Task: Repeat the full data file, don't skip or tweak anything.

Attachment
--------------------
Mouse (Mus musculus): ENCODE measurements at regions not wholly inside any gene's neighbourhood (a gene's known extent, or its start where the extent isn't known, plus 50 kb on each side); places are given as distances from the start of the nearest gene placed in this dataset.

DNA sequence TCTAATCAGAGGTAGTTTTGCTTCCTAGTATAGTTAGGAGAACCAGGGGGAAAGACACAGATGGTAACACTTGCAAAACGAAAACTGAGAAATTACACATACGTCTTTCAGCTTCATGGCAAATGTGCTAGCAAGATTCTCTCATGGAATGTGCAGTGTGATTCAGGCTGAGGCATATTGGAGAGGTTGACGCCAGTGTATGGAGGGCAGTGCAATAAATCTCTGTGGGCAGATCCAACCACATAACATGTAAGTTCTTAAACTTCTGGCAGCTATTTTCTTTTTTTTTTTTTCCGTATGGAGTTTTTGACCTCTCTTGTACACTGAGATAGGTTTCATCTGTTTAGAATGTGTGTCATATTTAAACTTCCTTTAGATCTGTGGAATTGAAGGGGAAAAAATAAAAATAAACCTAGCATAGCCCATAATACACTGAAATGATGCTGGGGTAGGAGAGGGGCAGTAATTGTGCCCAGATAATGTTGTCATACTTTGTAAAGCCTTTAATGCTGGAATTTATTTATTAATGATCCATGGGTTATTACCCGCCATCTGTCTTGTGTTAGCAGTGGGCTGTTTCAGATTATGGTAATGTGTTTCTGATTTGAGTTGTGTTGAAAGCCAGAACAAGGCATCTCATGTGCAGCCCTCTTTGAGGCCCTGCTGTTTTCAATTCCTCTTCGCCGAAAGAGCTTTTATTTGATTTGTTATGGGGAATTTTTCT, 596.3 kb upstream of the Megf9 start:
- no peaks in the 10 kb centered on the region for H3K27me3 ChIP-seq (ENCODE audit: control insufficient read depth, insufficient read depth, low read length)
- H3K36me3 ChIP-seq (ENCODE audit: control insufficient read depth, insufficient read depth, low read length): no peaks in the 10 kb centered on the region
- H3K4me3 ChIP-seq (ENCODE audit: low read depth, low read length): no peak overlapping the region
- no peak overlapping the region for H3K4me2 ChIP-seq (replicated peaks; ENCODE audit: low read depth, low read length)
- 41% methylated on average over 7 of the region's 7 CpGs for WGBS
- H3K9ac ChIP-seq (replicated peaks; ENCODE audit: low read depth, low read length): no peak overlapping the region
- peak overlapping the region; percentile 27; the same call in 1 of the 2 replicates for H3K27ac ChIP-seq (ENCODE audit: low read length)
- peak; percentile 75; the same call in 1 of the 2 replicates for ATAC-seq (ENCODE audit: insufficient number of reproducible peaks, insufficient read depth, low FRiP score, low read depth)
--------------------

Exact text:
Mouse (Mus musculus): ENCODE measurements at regions not wholly inside any gene's neighbourhood (a gene's known extent, or its start where the extent isn't known, plus 50 kb on each side); places are given as distances from the start of the nearest gene placed in this dataset.

DNA sequence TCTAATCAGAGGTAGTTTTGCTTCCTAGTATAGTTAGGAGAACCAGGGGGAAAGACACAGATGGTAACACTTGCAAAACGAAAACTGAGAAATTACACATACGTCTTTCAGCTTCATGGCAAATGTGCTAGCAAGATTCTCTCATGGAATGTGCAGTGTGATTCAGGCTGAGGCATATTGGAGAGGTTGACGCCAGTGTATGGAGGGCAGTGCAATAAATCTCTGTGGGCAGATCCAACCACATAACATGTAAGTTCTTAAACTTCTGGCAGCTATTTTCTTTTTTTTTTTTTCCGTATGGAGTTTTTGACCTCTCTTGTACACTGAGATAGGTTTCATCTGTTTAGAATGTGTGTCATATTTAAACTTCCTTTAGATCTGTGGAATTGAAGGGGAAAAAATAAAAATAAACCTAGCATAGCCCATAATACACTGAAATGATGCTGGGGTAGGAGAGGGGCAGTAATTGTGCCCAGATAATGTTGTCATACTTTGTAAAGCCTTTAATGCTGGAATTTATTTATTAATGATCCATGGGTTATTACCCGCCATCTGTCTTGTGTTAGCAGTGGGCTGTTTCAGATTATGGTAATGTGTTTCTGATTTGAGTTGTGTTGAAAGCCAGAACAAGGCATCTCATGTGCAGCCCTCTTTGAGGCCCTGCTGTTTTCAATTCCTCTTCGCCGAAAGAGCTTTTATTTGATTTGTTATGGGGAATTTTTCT, 596.3 kb upstream of the Megf9 start:
- no peaks in the 10 kb centered on the region for H3K27me3 ChIP-seq (ENCODE audit: control insufficient read depth, insufficient read depth, low read length)
- H3K36me3 ChIP-seq (ENCODE audit: control insufficient read depth, insufficient read depth, low read length): no peaks in the 10 kb centered on the region
- H3K4me3 ChIP-seq (ENCODE audit: low read depth, low read length): no peak overlapping the region
- no peak overlapping the region for H3K4me2 ChIP-seq (replicated peaks; ENCODE audit: low read depth, low read length)
- 41% methylated on average over 7 of the region's 7 CpGs for WGBS
- H3K9ac ChIP-seq (replicated peaks; ENCODE audit: low read depth, low read length): no peak overlapping the region
- peak overlapping the region; percentile 27; the same call in 1 of the 2 replicates for H3K27ac ChIP-seq (ENCODE audit: low read length)
- peak; percentile 75; the same call in 1 of the 2 replicates for ATAC-seq (ENCODE audit: insufficient number of reproducible peaks, insufficient read depth, low FRiP score, low read depth)